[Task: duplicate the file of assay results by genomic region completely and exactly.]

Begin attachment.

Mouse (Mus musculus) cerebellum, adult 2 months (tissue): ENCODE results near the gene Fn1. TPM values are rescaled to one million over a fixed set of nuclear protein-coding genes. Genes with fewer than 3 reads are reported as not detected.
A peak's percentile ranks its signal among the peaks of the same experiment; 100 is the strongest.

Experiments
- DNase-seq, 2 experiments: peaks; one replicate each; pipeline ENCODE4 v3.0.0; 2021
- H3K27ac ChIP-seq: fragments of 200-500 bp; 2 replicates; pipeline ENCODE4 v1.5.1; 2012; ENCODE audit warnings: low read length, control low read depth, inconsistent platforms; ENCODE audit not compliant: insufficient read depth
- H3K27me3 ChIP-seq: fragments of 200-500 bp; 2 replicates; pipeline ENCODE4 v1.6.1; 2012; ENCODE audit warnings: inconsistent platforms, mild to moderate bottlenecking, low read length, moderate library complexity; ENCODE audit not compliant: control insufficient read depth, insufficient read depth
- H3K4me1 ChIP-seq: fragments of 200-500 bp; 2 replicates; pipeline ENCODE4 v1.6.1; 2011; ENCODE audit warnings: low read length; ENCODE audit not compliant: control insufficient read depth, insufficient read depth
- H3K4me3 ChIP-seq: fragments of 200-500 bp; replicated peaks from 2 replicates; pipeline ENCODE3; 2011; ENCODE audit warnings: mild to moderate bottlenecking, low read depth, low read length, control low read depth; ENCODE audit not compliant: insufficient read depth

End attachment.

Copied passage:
Mouse (Mus musculus) cerebellum, adult 2 months (tissue): ENCODE results near the gene Fn1. TPM values are rescaled to one million over a fixed set of nuclear protein-coding genes. Genes with fewer than 3 reads are reported as not detected.
A peak's percentile ranks its signal among the peaks of the same experiment; 100 is the strongest.

Experiments
- DNase-seq, 2 experiments: peaks; one replicate each; pipeline ENCODE4 v3.0.0; 2021
- H3K27ac ChIP-seq: fragments of 200-500 bp; 2 replicates; pipeline ENCODE4 v1.5.1; 2012; ENCODE audit warnings: low read length, control low read depth, inconsistent platforms; ENCODE audit not compliant: insufficient read depth
- H3K27me3 ChIP-seq: fragments of 200-500 bp; 2 replicates; pipeline ENCODE4 v1.6.1; 2012; ENCODE audit warnings: inconsistent platforms, mild to moderate bottlenecking, low read length, moderate library complexity; ENCODE audit not compliant: control insufficient read depth, insufficient read depth
- H3K4me1 ChIP-seq: fragments of 200-500 bp; 2 replicates; pipeline ENCODE4 v1.6.1; 2011; ENCODE audit warnings: low read length; ENCODE audit not compliant: control insufficient read depth, insufficient read depth
- H3K4me3 ChIP-seq: fragments of 200-500 bp; replicated peaks from 2 replicates; pipeline ENCODE3; 2011; ENCODE audit warnings: mild to moderate bottlenecking, low read depth, low read length, control low read depth; ENCODE audit not compliant: insufficient read depth